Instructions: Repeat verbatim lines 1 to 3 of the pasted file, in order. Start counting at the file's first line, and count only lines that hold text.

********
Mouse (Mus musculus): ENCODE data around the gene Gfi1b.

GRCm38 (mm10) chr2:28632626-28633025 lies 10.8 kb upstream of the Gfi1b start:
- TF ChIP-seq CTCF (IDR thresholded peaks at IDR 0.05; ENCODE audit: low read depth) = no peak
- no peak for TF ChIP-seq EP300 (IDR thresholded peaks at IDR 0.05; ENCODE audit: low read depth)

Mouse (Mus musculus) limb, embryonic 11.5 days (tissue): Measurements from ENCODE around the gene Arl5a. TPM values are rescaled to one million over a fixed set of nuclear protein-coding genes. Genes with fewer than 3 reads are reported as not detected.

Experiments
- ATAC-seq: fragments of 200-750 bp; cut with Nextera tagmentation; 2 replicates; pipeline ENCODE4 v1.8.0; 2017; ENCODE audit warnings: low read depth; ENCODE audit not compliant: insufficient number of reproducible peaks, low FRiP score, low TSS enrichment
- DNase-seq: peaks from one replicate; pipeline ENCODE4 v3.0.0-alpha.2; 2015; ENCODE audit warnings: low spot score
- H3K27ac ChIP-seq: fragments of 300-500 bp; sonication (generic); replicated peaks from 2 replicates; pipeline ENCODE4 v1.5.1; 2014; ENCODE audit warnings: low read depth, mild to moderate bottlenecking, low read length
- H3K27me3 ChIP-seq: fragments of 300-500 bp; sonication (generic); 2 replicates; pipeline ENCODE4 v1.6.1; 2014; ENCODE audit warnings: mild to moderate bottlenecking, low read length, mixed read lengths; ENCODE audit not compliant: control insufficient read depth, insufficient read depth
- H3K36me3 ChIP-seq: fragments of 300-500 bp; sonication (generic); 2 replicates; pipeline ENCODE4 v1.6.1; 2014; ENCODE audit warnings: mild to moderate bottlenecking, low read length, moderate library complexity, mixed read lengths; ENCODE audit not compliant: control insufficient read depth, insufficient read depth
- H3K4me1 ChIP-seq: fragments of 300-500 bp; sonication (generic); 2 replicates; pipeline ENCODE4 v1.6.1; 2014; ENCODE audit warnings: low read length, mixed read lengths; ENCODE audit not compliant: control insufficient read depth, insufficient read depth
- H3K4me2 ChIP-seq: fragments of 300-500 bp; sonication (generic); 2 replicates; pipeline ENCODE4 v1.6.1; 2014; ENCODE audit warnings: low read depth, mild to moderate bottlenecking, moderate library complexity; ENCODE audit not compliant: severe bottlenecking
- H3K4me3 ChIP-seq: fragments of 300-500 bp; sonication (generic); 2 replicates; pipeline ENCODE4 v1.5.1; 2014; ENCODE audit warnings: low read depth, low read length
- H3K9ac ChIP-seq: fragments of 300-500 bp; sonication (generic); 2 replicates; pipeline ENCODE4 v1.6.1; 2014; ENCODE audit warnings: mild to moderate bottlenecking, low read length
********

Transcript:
Mouse (Mus musculus): ENCODE data around the gene Gfi1b.

GRCm38 (mm10) chr2:28632626-28633025 lies 10.8 kb upstream of the Gfi1b start:
- TF ChIP-seq CTCF (IDR thresholded peaks at IDR 0.05; ENCODE audit: low read depth) = no peak